SEPTEMBER 10 is World Suicide Prevention Day. September is suicide awareness and prevention month. For mental health advocates, it is something we should do every day. Suicide prevention is everyone’s responsibility.

All of us should be concerned about this. The World Health Organization (WHO) and the International Association for Suicide Prevention (IASP) has reported that every year worldwide, over 800,000 people die from suicide. That means one death every 40 seconds. This is alarming.

Furthermore, here are more facts and figures shared by WHO and IASP recently:

• The number of lives lost each year due to suicide exceeds the number of death due to homicide and war combined.

• Suicide is the 15th leading cause of death globally. It is highest for people 70 years old and above. It is 5th leading cause of death among those aged 30 to 49 years old and 2nd leading cause of death in the 15-29 age group worldwide.

• It is estimated that for each adult who died of suicide, there were over 20 others who made suicide attempts.

• Globally, suicide rates are higher in males than females.

• Self-harm largely occurs among older adolescents, and globally is the 2nd leading cause of death for older adolescent girls.

• Suicide is the result of a convergence of risk factors including but not limited to genetic, psychological, social and cultural risk factors, sometimes combined with experiences of trauma and loss.

• The strongest risk factor for suicide is a previous suicide attempt

• Having a mental disorder (like depression and substance abuse disorders) is a major risk factor for suicide; impulsivity can also play an important role, especially after a life crisis.

• In addition, experiencing conflict, disaster, violence, abuse, bereavement or loss, and isolation are strongly associated with suicidal behavior.

• Suicide rates are elevated amongst vulnerable groups who experience discrimination, such as, refugees and migrants; indigenous peoples, lesbian, gay, bisexual, intersex (LGBTI) persons and prisoners.

• Connect. Communicate. Care. These three words symbolize the heart of suicide prevention.

There will come a time when we will meet someone who may experience depression or anxiety. Depression makes one feel unworthy which can lead to suicidal thoughts. Anxiety is our body’s natural response to danger, an automatic response when we feel threatened, afraid, under pressure or in a stressful situation. This includes a pandemic.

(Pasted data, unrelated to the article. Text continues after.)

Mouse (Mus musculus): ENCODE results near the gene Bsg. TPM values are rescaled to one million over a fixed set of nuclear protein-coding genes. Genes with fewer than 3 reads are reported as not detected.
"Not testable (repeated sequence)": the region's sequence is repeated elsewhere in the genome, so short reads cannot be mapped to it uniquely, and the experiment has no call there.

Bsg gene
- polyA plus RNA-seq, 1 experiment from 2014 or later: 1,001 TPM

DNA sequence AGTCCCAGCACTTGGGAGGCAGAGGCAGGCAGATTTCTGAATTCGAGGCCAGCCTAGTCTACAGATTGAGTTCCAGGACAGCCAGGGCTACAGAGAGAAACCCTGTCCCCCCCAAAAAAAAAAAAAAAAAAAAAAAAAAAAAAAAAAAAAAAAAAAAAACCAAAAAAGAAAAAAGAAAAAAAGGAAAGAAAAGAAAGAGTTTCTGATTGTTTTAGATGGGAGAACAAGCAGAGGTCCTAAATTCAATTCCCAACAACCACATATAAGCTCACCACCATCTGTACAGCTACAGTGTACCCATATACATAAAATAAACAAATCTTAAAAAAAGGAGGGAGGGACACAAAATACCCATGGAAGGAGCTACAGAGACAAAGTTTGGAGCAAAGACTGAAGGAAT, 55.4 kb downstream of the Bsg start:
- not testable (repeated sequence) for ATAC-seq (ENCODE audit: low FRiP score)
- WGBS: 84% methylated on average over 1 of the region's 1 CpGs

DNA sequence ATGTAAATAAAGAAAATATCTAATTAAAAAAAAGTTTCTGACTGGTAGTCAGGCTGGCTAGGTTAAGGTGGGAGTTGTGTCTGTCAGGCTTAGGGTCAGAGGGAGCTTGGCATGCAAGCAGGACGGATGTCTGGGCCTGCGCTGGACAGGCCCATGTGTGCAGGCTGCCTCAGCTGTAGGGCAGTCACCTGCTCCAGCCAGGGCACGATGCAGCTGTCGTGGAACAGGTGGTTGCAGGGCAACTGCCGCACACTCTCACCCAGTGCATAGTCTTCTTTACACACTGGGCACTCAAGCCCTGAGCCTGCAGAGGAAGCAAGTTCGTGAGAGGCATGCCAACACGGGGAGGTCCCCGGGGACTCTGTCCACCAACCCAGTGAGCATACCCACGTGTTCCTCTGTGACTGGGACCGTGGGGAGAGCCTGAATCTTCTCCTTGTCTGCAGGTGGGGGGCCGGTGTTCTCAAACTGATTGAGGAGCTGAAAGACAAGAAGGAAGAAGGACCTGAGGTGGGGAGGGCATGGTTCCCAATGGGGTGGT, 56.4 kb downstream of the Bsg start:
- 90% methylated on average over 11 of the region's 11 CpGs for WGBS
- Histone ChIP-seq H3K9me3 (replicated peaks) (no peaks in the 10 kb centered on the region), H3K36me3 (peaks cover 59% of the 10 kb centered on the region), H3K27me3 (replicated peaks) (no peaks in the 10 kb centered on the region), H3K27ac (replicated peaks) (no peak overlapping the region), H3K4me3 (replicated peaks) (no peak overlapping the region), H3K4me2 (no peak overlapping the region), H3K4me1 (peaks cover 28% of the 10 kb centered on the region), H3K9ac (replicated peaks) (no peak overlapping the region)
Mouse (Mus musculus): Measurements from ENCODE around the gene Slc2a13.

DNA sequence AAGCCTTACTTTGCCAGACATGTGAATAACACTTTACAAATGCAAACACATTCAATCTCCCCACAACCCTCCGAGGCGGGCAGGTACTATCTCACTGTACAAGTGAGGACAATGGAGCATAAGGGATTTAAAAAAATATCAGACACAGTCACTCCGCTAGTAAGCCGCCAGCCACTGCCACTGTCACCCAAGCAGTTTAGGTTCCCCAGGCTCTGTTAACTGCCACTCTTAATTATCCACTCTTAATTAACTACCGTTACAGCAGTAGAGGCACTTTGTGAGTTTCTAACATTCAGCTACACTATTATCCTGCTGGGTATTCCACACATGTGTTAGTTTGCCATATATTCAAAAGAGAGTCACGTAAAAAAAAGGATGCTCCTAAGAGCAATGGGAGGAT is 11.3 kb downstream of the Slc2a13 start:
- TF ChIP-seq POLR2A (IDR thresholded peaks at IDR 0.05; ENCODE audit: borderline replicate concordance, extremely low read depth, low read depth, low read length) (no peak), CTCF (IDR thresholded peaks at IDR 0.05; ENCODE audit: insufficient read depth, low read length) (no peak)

We need to connect with this friend. This friend, who may be suffering from extreme sadness, he/she may feel unworthy and helpless or may be experiencing a panic attack. We also need to reach out to people who survived a suicide attempt. The “failure” might give them additional pain. We also need to be close to people whose family members died by suicide.

We need to talk to them, find out how they are. Give them our support. Tell them, they matter, that we care. We need to show that we care about him/her. Let us be their friend, be there for them. Assure them that it is better that they are alive. Tell them, they are not alone. YOU will be there for them without judgment or accusations. We will listen to them and refer them to a mental health professional.

Open communication is vital to preventing suicide. We need to talk about it. Advocate for it. Share ways to overcome depression or other illness associated with wanting to die by suicide. Let them know that there are people they can ask for help. The media has a big role in educating the people on what to do and where to go. Now, with social media, it is even easier to talk about suicide prevention on Facebook, Twitter and other applications. There are also a lot of webinars on Anxiety, Coping and other mental health issues.

Help is available in Bacolod City and Province of Negros Occidental.

Recently, the Provincial Health Office launched a Mental Health and Psychosocial Support Helpline for Negrenses amid the Covid-19. It says if you are feeling anxious or worried, you may contact these numbers: 0961-572-9197 and 0965-982-1851.

Other government institutions like Corazon Locsin Montelibano Memorial Regional Hospital (CLMMRH) and the Bacolod City Mental Health Care Center have services for those who need help. There are a number of private hospitals/clinics/centers which offer psychological and psychiatric needs. We also have psychiatrists and registered psychologists in our province. Schools have a Guidance Office with competent and loving Guidance Counselors. To get a copy of the list of mental health services in Negros Occidental, email me at

Remember, depression is real, anxiety is real, mental illness is real but so is help, hope and healing.

Let’s all work together to prevent suicide.